$IntToStr Rounds down stack0 and converts the resulting integer to a string.
$IntToStrEnh The enhanced version of IntToStr. Here, the top stack string is used to determine the format of the string conversion: The first character of the string is used to fill the missing characters. The following characters must result in a number, which indicates the digits. Example: 35 " 5" $IntToStrEnh results in " 35" and 123456789 "011" $ IntToStrEnh results in "00123456789". If an error occures, "ERROR" is output.
$StrToFloat Converts the top stack string to a floating-point number if possible. Otherwise, a -1 is written.
$RemoveSpaces Removes all spaces before and after the actual string. " Spandau Freudstr " becomes "Spandau Freudstr" (OMSI2 only).

Accessing Variables

A distinction is made between system variables and local variables. The system variables apply OMSI-wide, the local variables are stored belonging to the vehicle/object.

For local variables, there are always a number of variables which are predefined by OMSI. In addition, any number of variables can be added using the varlist files. Furthermore there is the variant in OMSI 2 that, although one must define the variable by themselves, it will still be connected to an OMSI internal state ("on-demand pre-defined variables").

(L.S.varname) Loads the system variable varname in the top stack space
(L.L.varname) Loads the local variable varname in the top stack space
(L.$.varname) Loads the local string variable varname in the top string stack space
(S.L.varname) Saves the top stack space into the local variable varname
(S.$.varname) Saves the top string stack space into the local string variable varname

Constants und Functions

Local constants and piecewise defined linear functions can be defined in the constants files (constfiles, ~_constfile.txt). The structure of each constants file is the same as the structure of the configuration files. There are only three keywords. Note that so far no strings but only floats can be defined as constants.

[const] defines a new constant and specifies its value:




[newcurve] initiates the definition of a new (piecewise linear) function:


[pnt] adds a new x-y pair to the previously with newcurve defined function. Each function should normally have at least two pairs. The order of the pairs must be ascending in the x-direction!







Constants are loaded into the stack on the command (C.L.constant name)

Functions are called on the command (F.L.functionname). At that the value previously stored on the top stack position is always passed as the x-parameter and the resulting y-value of the function is instead stored on the top stack space. Is the x-value outside the limits of the vertecies defined by the [pnt]-entries, the y-value of the nearest vertex is always used. Thus the function is extended horizontally to infinity before the first and after the last vertex.

Sound Trigger

Do not mix up the sound triggers with the above mentioned triggers!

They rather represent a way to directly play a desired sound. There are two options for doing this:

(T.L.soundtriggername) is a simple sound trigger. The so marked sound is played (once).

(T.F.soundtriggername) is a sound trigger with file change function. The top stack string is read and used as the file name, where the file path is interpreted as relative to the sound folder of the object.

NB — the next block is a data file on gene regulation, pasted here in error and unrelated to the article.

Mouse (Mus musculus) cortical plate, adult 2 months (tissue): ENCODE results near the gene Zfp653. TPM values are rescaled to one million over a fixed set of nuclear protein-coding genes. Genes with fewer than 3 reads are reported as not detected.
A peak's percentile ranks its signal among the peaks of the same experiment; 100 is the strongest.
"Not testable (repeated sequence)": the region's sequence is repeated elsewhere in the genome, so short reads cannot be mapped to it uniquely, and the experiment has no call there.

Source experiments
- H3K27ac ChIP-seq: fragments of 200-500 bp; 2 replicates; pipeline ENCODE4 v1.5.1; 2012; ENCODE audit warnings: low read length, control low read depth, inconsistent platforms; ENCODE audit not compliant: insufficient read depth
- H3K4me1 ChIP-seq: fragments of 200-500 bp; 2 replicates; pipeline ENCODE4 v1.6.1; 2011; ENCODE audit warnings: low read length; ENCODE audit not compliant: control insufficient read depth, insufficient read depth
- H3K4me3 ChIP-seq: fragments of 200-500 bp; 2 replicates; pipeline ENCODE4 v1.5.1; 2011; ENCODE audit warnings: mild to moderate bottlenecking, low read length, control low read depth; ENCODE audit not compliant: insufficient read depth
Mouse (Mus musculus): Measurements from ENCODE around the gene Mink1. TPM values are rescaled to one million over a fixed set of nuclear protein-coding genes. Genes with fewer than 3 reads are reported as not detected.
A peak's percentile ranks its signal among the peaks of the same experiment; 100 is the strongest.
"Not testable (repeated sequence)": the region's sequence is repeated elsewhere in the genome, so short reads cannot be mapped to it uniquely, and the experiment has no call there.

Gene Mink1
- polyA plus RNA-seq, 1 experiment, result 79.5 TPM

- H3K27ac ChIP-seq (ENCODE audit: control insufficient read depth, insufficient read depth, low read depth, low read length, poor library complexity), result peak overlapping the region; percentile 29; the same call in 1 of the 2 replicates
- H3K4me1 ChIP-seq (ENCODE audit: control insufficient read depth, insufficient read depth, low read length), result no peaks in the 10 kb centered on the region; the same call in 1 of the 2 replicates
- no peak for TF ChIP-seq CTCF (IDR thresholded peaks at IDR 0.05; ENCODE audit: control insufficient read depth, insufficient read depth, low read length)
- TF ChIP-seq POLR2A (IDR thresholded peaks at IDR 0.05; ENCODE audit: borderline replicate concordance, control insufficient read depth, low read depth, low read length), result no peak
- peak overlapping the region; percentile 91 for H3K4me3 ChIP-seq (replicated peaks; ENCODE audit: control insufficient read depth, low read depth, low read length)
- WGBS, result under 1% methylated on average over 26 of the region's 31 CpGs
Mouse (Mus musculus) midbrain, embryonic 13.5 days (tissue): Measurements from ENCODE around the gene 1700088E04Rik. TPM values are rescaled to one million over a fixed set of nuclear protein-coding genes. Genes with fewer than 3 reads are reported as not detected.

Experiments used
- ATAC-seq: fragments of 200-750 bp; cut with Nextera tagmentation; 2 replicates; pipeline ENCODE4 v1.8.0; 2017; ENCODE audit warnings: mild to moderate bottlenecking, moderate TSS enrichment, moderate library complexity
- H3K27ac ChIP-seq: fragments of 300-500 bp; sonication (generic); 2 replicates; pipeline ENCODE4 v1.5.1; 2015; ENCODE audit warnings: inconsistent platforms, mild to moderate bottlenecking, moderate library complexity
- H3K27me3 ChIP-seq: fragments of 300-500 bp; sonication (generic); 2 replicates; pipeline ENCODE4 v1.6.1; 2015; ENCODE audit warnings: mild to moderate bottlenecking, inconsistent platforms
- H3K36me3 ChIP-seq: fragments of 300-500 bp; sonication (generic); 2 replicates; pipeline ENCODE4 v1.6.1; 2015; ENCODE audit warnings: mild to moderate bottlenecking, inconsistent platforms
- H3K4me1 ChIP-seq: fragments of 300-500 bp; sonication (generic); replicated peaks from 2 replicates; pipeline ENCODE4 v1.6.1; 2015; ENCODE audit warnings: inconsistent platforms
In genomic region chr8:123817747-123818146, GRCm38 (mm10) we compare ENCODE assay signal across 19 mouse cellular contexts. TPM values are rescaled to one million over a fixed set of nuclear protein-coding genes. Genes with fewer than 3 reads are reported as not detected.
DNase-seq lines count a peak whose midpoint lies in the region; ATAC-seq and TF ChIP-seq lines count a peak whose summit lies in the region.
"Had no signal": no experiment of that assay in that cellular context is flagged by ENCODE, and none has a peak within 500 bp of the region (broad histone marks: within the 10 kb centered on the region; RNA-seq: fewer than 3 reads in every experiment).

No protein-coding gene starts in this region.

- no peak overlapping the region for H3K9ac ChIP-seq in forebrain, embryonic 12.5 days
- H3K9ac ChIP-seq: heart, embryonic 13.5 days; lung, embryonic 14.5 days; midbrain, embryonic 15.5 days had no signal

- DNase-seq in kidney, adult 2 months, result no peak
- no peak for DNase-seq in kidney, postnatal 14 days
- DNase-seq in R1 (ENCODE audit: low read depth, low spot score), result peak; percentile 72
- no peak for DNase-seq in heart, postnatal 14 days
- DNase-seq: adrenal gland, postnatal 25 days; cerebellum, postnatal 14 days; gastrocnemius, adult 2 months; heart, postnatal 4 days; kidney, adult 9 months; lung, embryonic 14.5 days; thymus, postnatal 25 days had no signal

Assuming the sound file is "this.wav" and is linked to the trigger My trigger, then


plays the file "this.wav" and

"other.wav" (T.F.MyTrigger)

plays the file "other.wav". As an alternative to (T.L.soundtriggername) can at the command (T.F.soundtriggername) also be a "null string" in the stack (i.e. "").

System Macros

The current methods allow the scripts following communication options with OMSI:

  • Reading values ​​of the system variables and pre-defined local variables
  • Writing values ​​on them
  • Receiving keyboard, mouse, or system triggers

Finally, there is another way to communicate with the main program, the so-called system macros, sometimes imprecisely referred to as "callback functions".

In certain situations it is necessary that the script gets values ​​from OMSI, which are present in larger databases and therefore can not be transmitted via predefined variables, e.g. the contents of the hof-file. This is where the system macros come in.

They work script-sided very much like the local, self-defined macros: The call (M.V.macroname) calls the system macro ("V" originally stood for "Vehicle-Macro", but applies equally well on scenery objects) which gets values from both stacks and/or writes into them during the execution.

Conditionals and Loops

The control of the program flow is so far only possible with the IF-condition.


'Here must be a condition, e.g:
    (L.L.bla) 1 =
'This section is executed if bla = 1:
        2 3 +
'Otherwise this section is executed:
        3 4 +

The fact that first the condition is formulated and then the keyword {if} follows, should be clear: First of all the value must be dropped on top of the stack and anly then the keyword {if}, which checks this value, follows. Here, similar to && and ||, equality with zero is equivalent to False, all other values mean True.

So if in the example above bla has the value 1, then blub is set to the value 5, else it is set to 7.

Nesting of IF-conditions is used as a substitute for the (nonexistent) "Else if"-constructions:

'Here must be a condition, e.g:
    (L.L.bla) 1 =
'This section is executed if bla = 1:
        2 3 +
    (L.L.bla) 5 =
'This section is executed if bla = 5:
        3 4 +
'Otherwise this section is executed:

Pay particular to the double {end if}! Here the following applies:

  • bla = 1 ==> blub = 5
  • bla = 5 ==> blub = 7
  • else ==> blub = 13